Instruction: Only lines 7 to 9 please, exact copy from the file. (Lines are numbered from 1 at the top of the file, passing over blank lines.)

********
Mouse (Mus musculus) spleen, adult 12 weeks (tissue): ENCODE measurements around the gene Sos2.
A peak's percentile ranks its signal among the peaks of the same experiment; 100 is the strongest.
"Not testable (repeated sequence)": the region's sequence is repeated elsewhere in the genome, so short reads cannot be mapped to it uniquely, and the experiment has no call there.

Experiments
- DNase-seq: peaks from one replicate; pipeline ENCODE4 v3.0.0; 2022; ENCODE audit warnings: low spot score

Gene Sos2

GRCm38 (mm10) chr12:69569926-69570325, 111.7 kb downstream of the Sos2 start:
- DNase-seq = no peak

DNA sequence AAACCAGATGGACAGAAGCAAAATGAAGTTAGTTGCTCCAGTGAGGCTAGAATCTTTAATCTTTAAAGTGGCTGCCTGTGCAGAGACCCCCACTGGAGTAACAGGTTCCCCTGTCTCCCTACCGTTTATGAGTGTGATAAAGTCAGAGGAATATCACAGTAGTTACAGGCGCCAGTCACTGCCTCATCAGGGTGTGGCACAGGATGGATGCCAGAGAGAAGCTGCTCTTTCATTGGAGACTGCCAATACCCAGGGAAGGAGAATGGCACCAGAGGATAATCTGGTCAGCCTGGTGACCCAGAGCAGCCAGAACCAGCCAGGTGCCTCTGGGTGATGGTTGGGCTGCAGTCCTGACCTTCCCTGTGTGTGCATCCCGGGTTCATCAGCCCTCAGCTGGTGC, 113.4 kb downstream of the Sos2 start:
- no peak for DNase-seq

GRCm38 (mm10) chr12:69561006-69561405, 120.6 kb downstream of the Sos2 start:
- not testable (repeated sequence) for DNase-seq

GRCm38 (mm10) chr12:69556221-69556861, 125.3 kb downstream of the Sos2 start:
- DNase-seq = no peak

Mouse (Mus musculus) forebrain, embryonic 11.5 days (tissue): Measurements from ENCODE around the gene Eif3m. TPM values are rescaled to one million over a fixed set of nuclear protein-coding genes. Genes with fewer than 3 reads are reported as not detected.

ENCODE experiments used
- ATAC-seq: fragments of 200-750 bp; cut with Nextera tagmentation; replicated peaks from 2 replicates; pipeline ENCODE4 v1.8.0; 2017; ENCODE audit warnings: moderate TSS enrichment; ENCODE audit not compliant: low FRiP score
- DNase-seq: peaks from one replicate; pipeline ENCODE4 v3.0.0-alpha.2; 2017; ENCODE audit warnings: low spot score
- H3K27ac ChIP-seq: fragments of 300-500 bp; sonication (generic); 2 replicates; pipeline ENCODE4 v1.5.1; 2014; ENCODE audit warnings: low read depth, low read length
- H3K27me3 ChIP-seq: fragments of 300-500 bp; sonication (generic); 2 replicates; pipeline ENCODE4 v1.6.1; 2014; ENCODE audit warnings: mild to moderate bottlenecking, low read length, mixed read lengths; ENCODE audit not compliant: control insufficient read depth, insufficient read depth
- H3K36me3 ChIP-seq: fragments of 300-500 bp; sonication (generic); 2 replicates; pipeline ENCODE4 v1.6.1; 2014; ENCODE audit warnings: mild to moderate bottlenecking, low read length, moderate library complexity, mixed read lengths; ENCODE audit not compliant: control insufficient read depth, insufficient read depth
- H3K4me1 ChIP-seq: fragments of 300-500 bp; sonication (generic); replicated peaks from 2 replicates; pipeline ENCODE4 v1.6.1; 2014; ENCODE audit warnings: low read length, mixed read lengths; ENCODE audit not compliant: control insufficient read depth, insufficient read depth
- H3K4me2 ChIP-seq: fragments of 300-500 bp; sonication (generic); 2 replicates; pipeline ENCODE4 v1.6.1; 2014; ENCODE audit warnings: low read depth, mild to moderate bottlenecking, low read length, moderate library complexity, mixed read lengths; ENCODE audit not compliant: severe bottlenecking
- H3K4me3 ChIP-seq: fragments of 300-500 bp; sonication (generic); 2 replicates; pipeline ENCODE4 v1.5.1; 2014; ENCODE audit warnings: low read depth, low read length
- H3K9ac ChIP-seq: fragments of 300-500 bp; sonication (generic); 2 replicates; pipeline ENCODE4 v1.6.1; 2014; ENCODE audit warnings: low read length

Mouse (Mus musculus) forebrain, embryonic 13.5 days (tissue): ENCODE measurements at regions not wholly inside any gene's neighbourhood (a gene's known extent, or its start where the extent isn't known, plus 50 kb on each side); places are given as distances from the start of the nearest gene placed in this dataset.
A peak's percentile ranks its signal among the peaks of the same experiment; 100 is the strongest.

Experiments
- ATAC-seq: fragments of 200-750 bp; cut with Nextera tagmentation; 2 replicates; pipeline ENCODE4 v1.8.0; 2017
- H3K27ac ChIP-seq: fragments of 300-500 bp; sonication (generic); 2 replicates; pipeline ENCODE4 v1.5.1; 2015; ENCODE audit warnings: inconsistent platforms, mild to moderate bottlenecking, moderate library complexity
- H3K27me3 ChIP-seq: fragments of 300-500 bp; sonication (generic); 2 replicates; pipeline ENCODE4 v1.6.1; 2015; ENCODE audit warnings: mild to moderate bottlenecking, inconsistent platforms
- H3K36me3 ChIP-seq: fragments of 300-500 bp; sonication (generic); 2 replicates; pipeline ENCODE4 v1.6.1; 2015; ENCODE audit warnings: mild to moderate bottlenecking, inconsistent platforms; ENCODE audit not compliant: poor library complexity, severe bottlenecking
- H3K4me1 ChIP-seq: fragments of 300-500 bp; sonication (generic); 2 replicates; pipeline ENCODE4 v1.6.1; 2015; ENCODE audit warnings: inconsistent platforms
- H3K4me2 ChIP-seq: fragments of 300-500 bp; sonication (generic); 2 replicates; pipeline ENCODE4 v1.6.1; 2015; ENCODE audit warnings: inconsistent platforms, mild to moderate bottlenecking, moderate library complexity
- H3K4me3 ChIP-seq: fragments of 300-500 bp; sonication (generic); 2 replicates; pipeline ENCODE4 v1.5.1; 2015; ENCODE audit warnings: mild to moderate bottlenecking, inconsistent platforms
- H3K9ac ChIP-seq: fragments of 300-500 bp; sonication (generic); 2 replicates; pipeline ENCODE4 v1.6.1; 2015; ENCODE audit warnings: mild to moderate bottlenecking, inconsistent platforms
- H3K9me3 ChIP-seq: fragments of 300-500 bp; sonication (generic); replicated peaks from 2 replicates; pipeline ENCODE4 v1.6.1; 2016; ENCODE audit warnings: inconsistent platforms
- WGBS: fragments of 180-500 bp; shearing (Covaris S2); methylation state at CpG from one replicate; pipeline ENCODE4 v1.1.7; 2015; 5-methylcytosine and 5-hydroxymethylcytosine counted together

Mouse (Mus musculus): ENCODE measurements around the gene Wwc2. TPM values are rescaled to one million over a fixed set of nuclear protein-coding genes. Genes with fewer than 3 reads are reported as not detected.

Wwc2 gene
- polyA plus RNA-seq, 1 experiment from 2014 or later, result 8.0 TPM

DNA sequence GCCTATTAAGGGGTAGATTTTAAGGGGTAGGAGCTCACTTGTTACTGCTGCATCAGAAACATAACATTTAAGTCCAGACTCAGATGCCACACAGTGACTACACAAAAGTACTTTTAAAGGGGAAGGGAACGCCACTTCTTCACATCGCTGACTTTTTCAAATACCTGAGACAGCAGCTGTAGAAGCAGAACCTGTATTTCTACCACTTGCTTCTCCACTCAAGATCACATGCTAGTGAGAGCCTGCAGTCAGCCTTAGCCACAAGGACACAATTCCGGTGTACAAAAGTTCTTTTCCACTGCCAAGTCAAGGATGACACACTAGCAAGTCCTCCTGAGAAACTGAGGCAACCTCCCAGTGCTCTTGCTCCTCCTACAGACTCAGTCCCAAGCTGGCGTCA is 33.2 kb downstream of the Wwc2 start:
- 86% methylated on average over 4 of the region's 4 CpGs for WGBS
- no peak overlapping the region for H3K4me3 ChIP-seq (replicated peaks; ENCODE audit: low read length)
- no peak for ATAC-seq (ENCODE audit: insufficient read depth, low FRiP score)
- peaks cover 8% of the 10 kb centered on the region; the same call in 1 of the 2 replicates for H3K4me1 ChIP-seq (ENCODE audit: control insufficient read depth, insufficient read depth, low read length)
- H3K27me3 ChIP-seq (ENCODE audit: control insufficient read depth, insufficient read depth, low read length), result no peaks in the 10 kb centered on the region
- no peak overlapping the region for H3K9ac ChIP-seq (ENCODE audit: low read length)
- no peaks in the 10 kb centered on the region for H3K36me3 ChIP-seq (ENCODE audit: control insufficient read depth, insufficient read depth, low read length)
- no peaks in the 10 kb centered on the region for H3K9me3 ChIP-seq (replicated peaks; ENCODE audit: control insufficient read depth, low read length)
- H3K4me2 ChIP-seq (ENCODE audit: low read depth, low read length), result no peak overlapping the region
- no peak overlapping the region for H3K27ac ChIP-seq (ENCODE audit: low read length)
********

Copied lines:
GRCm38 (mm10) chr12:69569926-69570325, 111.7 kb downstream of the Sos2 start:
- DNase-seq = no peak

DNA sequence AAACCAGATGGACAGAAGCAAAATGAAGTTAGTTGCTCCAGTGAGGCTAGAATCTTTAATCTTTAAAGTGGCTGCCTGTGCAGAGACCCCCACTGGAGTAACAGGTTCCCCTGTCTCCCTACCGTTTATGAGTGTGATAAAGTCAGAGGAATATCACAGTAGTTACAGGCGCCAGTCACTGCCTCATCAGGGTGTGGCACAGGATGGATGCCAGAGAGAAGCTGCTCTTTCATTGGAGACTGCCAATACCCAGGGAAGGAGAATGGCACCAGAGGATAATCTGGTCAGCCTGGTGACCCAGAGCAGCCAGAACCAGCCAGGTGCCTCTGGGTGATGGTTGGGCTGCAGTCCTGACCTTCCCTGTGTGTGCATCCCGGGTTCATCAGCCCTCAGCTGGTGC, 113.4 kb downstream of the Sos2 start: